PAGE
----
AI's regulatory dilemma - Lords report calls for more positive UK vision

In the latest contribution to the debate on the UK's approach to AI regulation, the Lords Communications and Digital Committee has published a report urging the government to adopt a 'more positive' vision for AI, rather than concentrating on its "far-off and improbable" risks.

That signpost to risks presumably refers to the AI Safety Summit hosted by the Prime Minister in London last November, which sought international consensus on how to manage the fundamental dangers posed by 'Frontier AI', with more powerful and potentially threatening capabilities.

With the EU in the process of finalising the text of its AI Act, and the UK government poised to publish its long-awaited response to the consultation on its 2023 AI White Paper, the next few months are likely to crystallise the UK's position on how to govern AI - at least until the general election later this year.

In that context, this latest Parliamentary report perfectly captures the dilemma that legislators are confronted with, with some calling for a light-touch approach aimed at unleashing the potential of AI and stealing a march on (for example) the EU's less flexible emerging regulatory regime. Others, by contrast, believe regulation is exactly the route needed to give certainty and confidence to both technology providers and consumers in deploying and using AI solutions as they become more widely adopted. Only last year, the Lords Science, Innovation and Technology committee issued a contrasting report on AI governance, concluding:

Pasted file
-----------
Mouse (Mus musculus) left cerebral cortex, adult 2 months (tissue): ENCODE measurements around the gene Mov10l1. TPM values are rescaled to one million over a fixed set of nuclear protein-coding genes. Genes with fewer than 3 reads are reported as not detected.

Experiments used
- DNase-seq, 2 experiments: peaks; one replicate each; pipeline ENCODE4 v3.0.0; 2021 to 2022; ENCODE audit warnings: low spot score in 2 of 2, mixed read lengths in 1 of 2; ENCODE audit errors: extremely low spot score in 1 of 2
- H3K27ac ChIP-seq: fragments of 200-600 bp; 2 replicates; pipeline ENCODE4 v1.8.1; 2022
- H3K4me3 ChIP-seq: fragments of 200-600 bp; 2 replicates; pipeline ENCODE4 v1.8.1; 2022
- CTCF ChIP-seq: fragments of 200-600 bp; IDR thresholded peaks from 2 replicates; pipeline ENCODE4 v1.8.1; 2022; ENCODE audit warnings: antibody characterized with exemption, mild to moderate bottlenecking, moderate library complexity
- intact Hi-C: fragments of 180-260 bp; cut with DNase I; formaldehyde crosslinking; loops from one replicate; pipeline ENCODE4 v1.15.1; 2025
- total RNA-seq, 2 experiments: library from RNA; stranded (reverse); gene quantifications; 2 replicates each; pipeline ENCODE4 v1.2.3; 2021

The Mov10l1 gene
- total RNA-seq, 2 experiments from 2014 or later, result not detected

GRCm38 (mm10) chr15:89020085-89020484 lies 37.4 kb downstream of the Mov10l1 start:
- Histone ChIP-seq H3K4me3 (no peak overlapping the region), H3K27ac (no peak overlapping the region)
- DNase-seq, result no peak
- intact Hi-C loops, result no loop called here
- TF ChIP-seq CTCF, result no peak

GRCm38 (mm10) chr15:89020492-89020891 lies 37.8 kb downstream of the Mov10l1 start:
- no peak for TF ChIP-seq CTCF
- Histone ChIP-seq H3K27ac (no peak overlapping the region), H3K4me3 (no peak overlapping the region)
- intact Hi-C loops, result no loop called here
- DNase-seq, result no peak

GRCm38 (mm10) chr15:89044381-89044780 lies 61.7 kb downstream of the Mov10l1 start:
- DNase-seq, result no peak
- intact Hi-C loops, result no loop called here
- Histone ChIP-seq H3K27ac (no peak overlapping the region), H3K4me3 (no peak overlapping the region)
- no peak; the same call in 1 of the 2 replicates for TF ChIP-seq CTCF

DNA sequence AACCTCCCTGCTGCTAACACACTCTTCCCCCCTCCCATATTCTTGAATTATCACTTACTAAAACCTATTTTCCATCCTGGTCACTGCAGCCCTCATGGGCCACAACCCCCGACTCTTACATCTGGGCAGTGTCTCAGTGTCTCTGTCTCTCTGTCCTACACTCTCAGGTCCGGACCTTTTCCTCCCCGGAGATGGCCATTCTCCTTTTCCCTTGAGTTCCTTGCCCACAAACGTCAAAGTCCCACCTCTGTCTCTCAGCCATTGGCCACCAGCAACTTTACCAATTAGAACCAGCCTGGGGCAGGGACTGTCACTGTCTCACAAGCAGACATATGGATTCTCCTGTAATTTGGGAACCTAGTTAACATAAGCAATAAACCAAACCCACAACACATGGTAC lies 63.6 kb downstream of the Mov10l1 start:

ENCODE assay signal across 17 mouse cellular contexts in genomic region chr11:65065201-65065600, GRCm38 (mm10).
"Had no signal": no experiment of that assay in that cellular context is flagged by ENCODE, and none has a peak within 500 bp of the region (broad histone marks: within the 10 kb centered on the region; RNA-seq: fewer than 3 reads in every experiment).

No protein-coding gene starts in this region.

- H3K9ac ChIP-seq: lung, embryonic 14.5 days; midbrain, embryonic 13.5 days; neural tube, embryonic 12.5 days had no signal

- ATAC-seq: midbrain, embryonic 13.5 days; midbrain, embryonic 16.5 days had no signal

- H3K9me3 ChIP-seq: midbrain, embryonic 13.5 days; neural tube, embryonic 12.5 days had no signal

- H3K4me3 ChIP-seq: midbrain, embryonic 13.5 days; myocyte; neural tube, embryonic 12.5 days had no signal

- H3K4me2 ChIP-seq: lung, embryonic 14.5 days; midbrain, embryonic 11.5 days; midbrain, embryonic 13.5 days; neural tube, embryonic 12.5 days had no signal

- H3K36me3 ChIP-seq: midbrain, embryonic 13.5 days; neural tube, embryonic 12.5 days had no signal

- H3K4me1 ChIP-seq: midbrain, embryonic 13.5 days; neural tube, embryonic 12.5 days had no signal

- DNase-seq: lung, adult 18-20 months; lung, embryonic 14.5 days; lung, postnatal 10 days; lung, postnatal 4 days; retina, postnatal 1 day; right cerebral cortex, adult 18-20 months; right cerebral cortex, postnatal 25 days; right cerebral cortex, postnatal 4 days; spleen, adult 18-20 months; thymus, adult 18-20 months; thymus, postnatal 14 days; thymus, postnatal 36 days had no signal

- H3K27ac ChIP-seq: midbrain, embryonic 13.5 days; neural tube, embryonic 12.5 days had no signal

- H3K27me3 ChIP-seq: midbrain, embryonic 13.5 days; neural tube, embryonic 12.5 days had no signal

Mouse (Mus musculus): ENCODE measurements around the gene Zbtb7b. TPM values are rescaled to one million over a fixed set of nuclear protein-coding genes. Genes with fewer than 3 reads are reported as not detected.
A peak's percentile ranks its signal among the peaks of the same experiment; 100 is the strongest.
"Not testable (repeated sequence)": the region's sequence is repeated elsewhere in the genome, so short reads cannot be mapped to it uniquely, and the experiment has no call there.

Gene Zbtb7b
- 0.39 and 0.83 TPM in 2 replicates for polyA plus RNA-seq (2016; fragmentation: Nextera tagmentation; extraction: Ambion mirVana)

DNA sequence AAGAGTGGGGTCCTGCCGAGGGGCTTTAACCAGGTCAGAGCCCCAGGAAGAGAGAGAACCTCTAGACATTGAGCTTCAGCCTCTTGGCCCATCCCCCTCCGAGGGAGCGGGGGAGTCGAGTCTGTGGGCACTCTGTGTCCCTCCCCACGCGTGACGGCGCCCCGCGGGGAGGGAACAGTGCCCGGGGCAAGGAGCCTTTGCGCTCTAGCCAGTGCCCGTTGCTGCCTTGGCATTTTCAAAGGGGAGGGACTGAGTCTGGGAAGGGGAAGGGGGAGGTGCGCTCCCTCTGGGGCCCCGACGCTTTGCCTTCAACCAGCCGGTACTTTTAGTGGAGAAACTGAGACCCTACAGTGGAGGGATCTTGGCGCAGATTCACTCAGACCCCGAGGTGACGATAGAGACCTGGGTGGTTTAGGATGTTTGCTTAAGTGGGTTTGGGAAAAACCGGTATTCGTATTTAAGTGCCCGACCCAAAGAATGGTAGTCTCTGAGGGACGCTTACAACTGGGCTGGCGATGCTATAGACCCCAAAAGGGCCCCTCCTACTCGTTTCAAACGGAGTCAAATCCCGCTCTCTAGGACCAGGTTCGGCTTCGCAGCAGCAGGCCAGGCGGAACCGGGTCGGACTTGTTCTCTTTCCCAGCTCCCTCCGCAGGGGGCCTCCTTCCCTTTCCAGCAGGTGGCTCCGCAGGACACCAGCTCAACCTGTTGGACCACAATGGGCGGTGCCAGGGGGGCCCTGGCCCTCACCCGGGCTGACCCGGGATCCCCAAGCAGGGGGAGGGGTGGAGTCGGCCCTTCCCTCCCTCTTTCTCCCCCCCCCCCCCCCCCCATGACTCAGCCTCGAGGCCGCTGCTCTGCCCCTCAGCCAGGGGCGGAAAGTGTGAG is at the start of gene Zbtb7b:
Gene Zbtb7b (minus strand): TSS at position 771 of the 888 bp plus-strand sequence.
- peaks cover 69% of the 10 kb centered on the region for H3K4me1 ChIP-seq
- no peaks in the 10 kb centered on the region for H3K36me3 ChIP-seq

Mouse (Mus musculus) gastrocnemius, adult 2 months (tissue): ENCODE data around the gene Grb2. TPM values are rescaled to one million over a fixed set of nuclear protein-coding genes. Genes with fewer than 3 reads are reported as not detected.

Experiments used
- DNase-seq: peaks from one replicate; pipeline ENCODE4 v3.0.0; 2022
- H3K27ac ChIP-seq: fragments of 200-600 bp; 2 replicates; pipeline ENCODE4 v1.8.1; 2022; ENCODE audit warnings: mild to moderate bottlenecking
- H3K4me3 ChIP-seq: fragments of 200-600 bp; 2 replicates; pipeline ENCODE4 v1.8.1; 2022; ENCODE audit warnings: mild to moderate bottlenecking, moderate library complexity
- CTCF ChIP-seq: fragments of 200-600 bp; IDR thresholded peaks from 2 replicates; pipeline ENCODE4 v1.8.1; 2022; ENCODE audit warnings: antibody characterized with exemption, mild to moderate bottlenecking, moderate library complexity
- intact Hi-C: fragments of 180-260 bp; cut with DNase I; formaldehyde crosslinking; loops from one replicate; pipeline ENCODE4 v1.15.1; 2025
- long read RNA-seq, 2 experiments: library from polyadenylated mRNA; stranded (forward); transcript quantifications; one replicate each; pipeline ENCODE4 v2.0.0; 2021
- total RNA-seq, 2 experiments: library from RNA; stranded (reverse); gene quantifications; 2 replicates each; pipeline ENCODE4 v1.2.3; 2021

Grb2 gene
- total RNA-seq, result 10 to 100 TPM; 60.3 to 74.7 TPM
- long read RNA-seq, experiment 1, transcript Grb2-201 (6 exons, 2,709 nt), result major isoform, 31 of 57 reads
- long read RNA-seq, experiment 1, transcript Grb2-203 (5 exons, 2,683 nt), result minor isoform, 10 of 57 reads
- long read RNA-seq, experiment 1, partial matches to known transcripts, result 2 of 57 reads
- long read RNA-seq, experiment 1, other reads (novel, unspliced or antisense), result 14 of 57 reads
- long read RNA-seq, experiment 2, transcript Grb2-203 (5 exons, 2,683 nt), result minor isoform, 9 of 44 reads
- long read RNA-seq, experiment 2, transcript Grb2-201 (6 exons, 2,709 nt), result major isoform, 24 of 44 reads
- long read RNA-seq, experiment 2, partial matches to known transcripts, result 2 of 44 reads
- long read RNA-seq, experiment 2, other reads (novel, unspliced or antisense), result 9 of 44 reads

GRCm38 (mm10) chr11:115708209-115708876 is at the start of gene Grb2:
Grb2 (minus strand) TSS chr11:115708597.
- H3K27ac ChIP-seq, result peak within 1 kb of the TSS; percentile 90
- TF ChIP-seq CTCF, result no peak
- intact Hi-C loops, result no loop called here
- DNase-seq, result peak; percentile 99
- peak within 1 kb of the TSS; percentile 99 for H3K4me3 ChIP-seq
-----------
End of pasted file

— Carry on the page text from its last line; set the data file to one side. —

"We urge the Government to accelerate, not to pause, the establishment of a governance regime for AI, including whatever statutory measures as may be needed."

On reading today's report in more detail, whilst it urges a bolder approach, it's notable that it still touches on some fundamental legal and regulatory issues that need to be addressed, such as reform of copyright laws to clarify the rights of LLM developers to access and use large volumes of human-generated content to train their models (well illustrated by current litigation between Getty Images and Stability AI, concerning the former's attempt to protect its IP rights), and the need to take steps to avoiding dominance of the AI market by the world's tech giants.

How the government deals with issues such as those, and at the same time reconciles the many contrasting opinions on AI regulation, remains to be seen.

The report issues a stark warning about the “real and growing” risk of regulatory capture, as a multi-billion pound race to dominate the market deepens.


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